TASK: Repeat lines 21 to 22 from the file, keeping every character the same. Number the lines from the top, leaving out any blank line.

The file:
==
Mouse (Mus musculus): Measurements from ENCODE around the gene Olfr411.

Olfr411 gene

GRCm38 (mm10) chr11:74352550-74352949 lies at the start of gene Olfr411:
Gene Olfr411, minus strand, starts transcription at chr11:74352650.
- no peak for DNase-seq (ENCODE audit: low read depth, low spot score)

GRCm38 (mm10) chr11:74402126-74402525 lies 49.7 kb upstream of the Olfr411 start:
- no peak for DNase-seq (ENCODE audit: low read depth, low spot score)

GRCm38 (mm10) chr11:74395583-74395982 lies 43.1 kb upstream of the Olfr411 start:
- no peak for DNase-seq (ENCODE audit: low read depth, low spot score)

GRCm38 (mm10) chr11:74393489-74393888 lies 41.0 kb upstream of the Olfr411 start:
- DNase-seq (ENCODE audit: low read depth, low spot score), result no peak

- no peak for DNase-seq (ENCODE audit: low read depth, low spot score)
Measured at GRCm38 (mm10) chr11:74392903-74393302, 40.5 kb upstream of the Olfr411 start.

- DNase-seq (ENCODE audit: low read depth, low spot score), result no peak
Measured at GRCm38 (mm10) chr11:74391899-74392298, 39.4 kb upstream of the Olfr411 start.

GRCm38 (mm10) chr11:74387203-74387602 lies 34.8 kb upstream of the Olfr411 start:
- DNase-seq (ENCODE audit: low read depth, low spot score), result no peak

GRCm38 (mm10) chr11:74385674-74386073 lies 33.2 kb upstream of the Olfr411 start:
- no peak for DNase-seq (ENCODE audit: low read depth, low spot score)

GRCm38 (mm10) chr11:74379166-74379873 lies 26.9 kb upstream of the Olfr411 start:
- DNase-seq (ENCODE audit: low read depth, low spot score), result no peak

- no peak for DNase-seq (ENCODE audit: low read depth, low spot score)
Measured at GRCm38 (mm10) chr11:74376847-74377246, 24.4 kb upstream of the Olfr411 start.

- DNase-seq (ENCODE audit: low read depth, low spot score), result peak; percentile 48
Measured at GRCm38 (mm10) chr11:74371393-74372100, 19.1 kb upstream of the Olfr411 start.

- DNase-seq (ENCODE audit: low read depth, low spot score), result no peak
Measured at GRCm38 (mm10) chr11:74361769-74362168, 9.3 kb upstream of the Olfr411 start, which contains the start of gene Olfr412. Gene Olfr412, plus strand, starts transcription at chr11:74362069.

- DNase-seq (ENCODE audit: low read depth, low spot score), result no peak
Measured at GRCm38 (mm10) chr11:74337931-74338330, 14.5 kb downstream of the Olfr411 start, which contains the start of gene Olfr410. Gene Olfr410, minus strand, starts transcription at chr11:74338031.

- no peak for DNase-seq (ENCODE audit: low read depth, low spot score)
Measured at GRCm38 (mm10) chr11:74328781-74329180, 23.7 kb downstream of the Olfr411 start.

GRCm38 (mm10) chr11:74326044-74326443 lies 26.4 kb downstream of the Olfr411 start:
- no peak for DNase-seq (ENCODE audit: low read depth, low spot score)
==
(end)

- DNase-seq (ENCODE audit: low read depth, low spot score), result no peak

- no peak for DNase-seq (ENCODE audit: low read depth, low spot score)